The integral Yoga does not depend, as many yogic paths do, on physical asanas or breathing techniques, nor on chanting of mantras, nor singing and dancing in ecstatic states of trance, nor deep philosophical inquiry or strict mental techniques. Nor does it depend on austerity or any kind of physical acts of penance such as flagellation or intense fasting. Religious rituals also are not a primary mechanism in the integral Yoga. In this regard, the integral Yoga is vastly different than other yogic paths or religious endeavours, although it does not deny or prohibit any practices that aid the seeker in achieving realisation, and thus, does not interfere with the religious or spiritual paths of the world.
The integral Yoga focuses on achieving a state of receptivity and responsiveness to the divine Force and Presence through what Sri Aurobindo has called in other places ‘applied psychology’. The main point, whether using traditional techniques as noted above, or not, is to achieve the right state of receptivity, the tuning of the consciousness, and the acceptance of the response when it comes. This is a process which Sri Aurobindo has called “aspiration, rejection, surrender”. Aspiration focuses and tunes and thereby opens up a link to the higher consciousness. This can come about through the action of the psychic being to open the heart and thereby through feelings of devotion, dedication, prayer or call. The rejection is to avoid the distracting energies and impulses that come from the outer being and impacts from the world at large that take one away from the one-pointed focus. Surrender is to accept and allow the higher influence to act upon the being and carry out its action without obstruction from the ego-personality and the desire-soul of the outer being.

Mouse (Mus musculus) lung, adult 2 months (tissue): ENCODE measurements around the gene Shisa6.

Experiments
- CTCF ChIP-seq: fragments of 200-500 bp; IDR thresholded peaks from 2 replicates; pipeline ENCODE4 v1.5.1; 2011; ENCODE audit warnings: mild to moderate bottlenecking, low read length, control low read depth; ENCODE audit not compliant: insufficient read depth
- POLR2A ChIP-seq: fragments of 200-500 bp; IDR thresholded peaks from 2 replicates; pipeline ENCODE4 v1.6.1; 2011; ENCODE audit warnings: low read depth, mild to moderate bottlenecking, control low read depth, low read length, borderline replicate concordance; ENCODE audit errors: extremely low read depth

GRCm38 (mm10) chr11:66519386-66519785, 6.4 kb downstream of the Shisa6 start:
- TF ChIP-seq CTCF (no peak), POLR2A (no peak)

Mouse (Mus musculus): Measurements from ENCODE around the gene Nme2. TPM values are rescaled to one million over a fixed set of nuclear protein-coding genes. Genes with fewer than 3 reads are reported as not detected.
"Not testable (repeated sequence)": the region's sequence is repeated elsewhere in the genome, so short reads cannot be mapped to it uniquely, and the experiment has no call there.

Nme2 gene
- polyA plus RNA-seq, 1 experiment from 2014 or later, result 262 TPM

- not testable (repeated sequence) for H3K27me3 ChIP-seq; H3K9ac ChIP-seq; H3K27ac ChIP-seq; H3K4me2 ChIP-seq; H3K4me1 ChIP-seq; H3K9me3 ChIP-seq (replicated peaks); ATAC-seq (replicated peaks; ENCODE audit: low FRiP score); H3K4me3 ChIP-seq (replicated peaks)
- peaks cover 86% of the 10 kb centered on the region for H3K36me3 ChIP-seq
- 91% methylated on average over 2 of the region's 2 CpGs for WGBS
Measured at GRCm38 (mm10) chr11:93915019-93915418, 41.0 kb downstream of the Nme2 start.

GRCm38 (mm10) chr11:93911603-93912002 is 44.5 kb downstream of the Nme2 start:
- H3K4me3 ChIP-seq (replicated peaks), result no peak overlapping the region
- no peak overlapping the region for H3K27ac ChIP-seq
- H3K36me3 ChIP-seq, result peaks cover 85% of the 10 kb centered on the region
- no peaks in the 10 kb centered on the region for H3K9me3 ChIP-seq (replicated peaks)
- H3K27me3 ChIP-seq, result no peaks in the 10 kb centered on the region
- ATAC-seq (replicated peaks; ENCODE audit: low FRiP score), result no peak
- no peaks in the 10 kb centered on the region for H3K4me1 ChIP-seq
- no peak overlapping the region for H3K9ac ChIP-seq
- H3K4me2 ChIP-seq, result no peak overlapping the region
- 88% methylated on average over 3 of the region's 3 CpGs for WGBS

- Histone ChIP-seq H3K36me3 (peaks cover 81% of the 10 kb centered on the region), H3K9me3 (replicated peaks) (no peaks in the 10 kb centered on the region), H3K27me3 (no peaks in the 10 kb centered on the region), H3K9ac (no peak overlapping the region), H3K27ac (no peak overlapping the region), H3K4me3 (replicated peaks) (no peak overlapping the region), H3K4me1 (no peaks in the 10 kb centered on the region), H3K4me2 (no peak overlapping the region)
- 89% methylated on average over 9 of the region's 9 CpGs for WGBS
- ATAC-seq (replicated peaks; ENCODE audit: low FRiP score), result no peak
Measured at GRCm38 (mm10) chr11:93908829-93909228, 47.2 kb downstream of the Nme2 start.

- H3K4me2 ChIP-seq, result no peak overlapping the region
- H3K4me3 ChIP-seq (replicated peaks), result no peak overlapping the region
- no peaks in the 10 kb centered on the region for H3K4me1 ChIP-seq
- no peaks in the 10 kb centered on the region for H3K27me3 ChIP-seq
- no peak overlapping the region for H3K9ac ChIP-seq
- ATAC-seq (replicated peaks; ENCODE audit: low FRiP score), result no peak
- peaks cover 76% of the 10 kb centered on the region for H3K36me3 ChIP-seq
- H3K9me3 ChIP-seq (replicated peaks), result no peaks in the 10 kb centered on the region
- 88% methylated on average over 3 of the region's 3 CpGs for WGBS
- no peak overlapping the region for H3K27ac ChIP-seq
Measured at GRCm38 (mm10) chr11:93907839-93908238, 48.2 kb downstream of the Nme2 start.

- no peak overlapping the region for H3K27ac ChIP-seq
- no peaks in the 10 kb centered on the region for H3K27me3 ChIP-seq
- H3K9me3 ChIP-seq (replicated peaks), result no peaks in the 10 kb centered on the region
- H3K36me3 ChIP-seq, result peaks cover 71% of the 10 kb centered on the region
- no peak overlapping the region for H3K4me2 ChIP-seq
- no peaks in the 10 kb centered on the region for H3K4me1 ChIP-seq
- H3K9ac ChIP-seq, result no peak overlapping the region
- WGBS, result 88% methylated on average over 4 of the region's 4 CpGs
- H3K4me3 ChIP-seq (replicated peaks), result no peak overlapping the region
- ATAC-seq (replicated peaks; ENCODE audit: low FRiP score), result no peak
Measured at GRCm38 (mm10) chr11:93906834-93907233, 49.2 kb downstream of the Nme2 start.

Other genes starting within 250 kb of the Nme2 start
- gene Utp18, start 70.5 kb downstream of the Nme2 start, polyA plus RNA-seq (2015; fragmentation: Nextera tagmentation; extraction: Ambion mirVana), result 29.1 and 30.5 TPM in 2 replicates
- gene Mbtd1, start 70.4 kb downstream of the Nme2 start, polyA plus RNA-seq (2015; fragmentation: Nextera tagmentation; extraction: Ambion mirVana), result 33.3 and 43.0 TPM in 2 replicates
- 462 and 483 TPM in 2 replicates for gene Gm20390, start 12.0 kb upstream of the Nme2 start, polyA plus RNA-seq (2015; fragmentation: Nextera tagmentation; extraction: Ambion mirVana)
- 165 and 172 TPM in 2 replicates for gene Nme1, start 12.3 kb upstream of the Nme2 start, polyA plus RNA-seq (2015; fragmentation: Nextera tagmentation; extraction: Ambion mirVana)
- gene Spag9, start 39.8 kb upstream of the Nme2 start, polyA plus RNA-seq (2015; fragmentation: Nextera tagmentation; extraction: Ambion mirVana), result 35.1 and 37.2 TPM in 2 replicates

Sri Aurobindo observes: “That is the fundamental rationale of the sadhana. It will be evident that the two most important things here are the opening of the heart centre and the opening of the mind centres to all that is behind and above them. For the heart opens to the psychic being and the mind centres open to the higher consciousness and the nexus between the psychic being and the higher consciousness is the principal means of the siddhi. The first opening is effected by a concentration in the heart, a call to the Divine to manifest within us and through the psychic to take up and lead the whole nature. Aspiration, prayer, bhakti, love, surrender are the main supports of this part of the sadhana — accompanied by a rejection of all that stands in the way of what we aspire for. The second opening is effected by a concentration of the consciousness in the head (afterwards, above it) and an aspiration and call and a sustained will for the descent of the divine Peace, Power, Light, Knowledge, Ananda into the being — the Peace first or the Peace and Force together. Some indeed receive Light first or Ananda first or some sudden pouring down of knowledge. With some there is first an opening which reveals to them a vast infinite Silence, Force, Light or Bliss above them and afterwards either they ascend to that or these things begin to descend into the lower nature. With others there is either the descent, first into the head, then down to the heart level, then to the navel and below and through the whole body, or else an inexplicable opening — without any sense of descent — of peace, light, wideness or power, or else a horizontal opening into the cosmic consciousness or in a suddenly widened mind an outburst of knowledge. Whatever comes has to be welcomed — for there is no absolute rule for all — but if the peace has not come first, care must be taken not to swell oneself in exultation or lose the balance. The capital movement however is when the Divine Force or Shakti, the power of the Mother comes down and takes hold, for then the organisation of the consciousness begins and the larger foundation of the yoga.”
Sri Aurobindo, Integral Yoga: Sri Aurobindo’s Teaching and Method of Practice, Chapter 8, The Triple Transformation: Psychic, Spiritual and Supramental, The Spiritual Transformation, pp. 209-229